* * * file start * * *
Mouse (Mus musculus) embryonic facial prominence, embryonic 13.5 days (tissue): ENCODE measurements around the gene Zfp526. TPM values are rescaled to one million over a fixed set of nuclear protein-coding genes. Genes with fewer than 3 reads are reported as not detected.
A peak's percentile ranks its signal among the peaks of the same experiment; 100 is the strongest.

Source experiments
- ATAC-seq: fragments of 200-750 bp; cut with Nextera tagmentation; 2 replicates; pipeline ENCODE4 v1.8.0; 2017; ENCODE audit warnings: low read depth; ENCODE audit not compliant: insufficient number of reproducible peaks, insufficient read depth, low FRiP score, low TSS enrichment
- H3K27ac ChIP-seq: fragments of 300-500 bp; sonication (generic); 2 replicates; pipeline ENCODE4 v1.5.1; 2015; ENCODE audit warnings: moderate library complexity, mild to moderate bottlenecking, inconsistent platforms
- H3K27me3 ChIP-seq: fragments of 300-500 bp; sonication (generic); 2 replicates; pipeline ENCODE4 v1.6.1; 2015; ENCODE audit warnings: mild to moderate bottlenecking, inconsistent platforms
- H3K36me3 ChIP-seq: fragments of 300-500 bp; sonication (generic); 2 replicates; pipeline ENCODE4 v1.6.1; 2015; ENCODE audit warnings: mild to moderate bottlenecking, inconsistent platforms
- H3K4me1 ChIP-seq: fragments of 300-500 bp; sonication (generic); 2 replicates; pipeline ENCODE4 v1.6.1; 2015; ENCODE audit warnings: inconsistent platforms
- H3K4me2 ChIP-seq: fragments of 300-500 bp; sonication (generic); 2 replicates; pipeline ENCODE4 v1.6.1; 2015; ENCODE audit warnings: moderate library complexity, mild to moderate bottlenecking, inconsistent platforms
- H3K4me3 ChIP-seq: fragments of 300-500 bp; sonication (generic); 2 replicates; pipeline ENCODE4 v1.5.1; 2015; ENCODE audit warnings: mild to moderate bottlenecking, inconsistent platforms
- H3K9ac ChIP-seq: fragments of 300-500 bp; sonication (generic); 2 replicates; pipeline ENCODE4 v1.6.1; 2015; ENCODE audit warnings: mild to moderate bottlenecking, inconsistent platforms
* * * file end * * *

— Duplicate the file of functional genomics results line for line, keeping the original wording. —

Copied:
Mouse (Mus musculus) embryonic facial prominence, embryonic 13.5 days (tissue): ENCODE measurements around the gene Zfp526. TPM values are rescaled to one million over a fixed set of nuclear protein-coding genes. Genes with fewer than 3 reads are reported as not detected.
A peak's percentile ranks its signal among the peaks of the same experiment; 100 is the strongest.

Source experiments
- ATAC-seq: fragments of 200-750 bp; cut with Nextera tagmentation; 2 replicates; pipeline ENCODE4 v1.8.0; 2017; ENCODE audit warnings: low read depth; ENCODE audit not compliant: insufficient number of reproducible peaks, insufficient read depth, low FRiP score, low TSS enrichment
- H3K27ac ChIP-seq: fragments of 300-500 bp; sonication (generic); 2 replicates; pipeline ENCODE4 v1.5.1; 2015; ENCODE audit warnings: moderate library complexity, mild to moderate bottlenecking, inconsistent platforms
- H3K27me3 ChIP-seq: fragments of 300-500 bp; sonication (generic); 2 replicates; pipeline ENCODE4 v1.6.1; 2015; ENCODE audit warnings: mild to moderate bottlenecking, inconsistent platforms
- H3K36me3 ChIP-seq: fragments of 300-500 bp; sonication (generic); 2 replicates; pipeline ENCODE4 v1.6.1; 2015; ENCODE audit warnings: mild to moderate bottlenecking, inconsistent platforms
- H3K4me1 ChIP-seq: fragments of 300-500 bp; sonication (generic); 2 replicates; pipeline ENCODE4 v1.6.1; 2015; ENCODE audit warnings: inconsistent platforms
- H3K4me2 ChIP-seq: fragments of 300-500 bp; sonication (generic); 2 replicates; pipeline ENCODE4 v1.6.1; 2015; ENCODE audit warnings: moderate library complexity, mild to moderate bottlenecking, inconsistent platforms
- H3K4me3 ChIP-seq: fragments of 300-500 bp; sonication (generic); 2 replicates; pipeline ENCODE4 v1.5.1; 2015; ENCODE audit warnings: mild to moderate bottlenecking, inconsistent platforms
- H3K9ac ChIP-seq: fragments of 300-500 bp; sonication (generic); 2 replicates; pipeline ENCODE4 v1.6.1; 2015; ENCODE audit warnings: mild to moderate bottlenecking, inconsistent platforms